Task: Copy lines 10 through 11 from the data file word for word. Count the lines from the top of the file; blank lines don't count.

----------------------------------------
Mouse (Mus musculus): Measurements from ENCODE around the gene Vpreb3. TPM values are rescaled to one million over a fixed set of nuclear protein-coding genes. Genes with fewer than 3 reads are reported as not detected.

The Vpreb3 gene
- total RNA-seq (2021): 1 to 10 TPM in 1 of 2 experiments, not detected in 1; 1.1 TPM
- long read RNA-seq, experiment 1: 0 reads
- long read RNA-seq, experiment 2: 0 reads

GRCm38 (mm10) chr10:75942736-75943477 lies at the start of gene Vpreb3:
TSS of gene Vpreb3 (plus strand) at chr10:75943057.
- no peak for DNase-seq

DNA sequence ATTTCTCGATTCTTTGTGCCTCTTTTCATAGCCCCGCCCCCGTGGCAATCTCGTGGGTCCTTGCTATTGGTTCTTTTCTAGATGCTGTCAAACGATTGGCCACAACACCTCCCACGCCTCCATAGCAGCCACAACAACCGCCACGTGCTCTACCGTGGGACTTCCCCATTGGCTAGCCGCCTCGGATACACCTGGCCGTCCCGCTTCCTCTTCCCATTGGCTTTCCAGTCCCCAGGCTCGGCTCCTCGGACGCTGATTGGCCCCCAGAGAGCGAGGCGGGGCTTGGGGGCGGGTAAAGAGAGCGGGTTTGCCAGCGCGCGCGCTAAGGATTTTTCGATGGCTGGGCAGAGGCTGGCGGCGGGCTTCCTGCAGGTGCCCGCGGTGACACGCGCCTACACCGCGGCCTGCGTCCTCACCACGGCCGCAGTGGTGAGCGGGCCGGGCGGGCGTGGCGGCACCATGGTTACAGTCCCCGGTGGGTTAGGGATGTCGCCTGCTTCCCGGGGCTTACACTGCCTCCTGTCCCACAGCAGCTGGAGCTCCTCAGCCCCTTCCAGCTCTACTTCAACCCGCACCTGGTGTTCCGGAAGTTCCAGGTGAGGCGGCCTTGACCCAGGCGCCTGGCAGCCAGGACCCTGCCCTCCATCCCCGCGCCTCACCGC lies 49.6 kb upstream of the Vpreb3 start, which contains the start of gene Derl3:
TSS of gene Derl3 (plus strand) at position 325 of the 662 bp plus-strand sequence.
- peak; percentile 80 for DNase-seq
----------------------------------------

TSS of gene Derl3 (plus strand) at position 325 of the 662 bp plus-strand sequence.
- peak; percentile 80 for DNase-seq